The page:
Harvesting the jewel of success.
By Ana Paula Moratori
Born in Rio de Janeiro, the son of a Portuguese family, and raised in Canada, Louis Louro Jr is a prominent figure in Toronto with his award-winning designer jewelry. But the talented professional wants more. Louis Louro Jr is now preparing another important step in his successful career with the opening of a jewelry museum, the Tenda do Louro Jewelry Museum.
But your family already has a history in this field?
Louis Louro Jr.: Actually, my family’s journey as jewelers started with my grandfather from my father’s side in Portugal. My grandparents worked as a mix of jewelers and blacksmiths. They would even supply the Portuguese government at that time with tools and weapons. But I used to say that my interest in this field is something that’s in my blood, but it’s also a coincidence because when I heard about the history of my grandparents I was already involved in this area. This discovery happened when my family went to Portugal to celebrate the fiftieth birthday of my grandfather. This was when he showed me all his material and from that time on my interest in jewelry was greater than ever.
Tell me about how you opened your jewelry store.
Louis Louro Jr.: The jewelry store was opened around 22 years ago when I was only 20 years old. I really wanted to work as a designer and it all started after I opened my own store. Today the Louro Jewelry employs 11 professionals – salespeople, designers, engineers and polishers. And 90% of the jewelry we sell in the store is produced and designed by my team and myself.
Which piece of jewelry gave you the greatest push forward in your career?
Louis Louro Jr.: The year of 1992 was very powerful for me in terms of being recognized by my peers because I participated in several competitions and I won almost all of them. For the first competition, I designed and produced a ring inspired by Greek-Roman architecture, a style that I’m quite fond of. This ring won the Canadian Jewelers Award.
What other awards did you achieve?
Louis Louro Jr.: After the Canadian Jewelers, I won the Buyer Choice of the World, the People’s Choice and the Best of the Best. At that time the judges of those competitions were still all members of the industry. In other words, they were people who really knew what they were evaluating, so it was a big reward for me.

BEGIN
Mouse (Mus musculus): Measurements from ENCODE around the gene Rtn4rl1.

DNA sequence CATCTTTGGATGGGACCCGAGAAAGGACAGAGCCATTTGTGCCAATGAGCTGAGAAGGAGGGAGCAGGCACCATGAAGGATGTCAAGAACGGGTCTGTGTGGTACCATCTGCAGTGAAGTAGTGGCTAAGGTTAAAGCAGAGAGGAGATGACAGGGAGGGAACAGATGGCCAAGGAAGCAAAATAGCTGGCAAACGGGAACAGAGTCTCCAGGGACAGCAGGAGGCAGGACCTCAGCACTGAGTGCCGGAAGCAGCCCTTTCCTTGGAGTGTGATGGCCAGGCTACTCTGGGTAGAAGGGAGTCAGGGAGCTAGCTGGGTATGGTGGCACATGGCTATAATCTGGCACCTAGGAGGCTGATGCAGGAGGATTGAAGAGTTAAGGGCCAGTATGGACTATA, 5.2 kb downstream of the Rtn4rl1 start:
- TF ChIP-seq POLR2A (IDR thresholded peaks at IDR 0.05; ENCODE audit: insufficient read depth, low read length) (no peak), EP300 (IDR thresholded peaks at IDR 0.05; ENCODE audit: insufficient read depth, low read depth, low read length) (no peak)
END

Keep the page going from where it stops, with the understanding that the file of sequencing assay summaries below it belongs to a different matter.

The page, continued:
You have plans to open a museum. How did you get this idea?
Louis Louro Jr.: Actually I already had a little exhibition of some pieces occupying a room in my store, there just to amuse my clientele while they waited. But the idea got bigger and bigger and my passion for the subject pushed me to take this collection more seriously. I decided to give the museum a full building to display jewelry history in full. My search for material started fifteen years ago and for sure there was a great influence from my grandfather’s life. This is why the museum will be called The Tenda do Louro Jewelry Museum, as a homage to him.
How is the Museum going to be funded?
Louis Louro Jr.: For now the Museum is funded by my own resources. So far there is no support from the government. The idea is to create a non-profit entity where the resources for maintenance will probably come from sponsors and events, with exhibitions from Canadian and international artists. We hope to open to open the Museum before this Fall.
What can the visitor expect to see in the Museum?
Louis Louro Jr.: I’m taking a lot of care to not make this Museum a place for self-promotion. The main goal is to educate the public and also to promote the professionals in the field. This will give it the credibility that any museum needs. At the Museum people will be able to see the different concepts that jewelry has had through the history of civilization. We’ll have a permanent exhibition of stones, an area following the timeline of jewelry creation in human history, sectors divided by continents and countries, as well as a library with more than 1500 books on the subject.
What is the role of Brazil as a producer and exporter of stones today?
Louis Louro Jr.: Without a doubt, Brazil is one of the biggest players when we talk about stone production. The great tragedy is that those stones are sent to places like India, for example. Those countries will finish the stones and resell them at a much higher price. I don’t know if there is a lack of investment in the Brazil-Canada relationship in this area, but there is a big failure in this contact. You really don’t see Brazilian companies here.
What kind of advice would you give a person that’s just starting a career as a jewelry designer?
Louis Louro Jr.: When you start as a jewelry designer you often get quite anxious to open your own business. But the struggle to be successful in a business like this one is much bigger than if you simply open a store and sell mass-produced jewelry. People come to my store because they know what they want; they are looking for something different, special, eternal. To win the credibility of these clients takes time, knowledge and experience, things that you only get after working with other professionals. Not to mention perseverance, which is absolutely fundamental.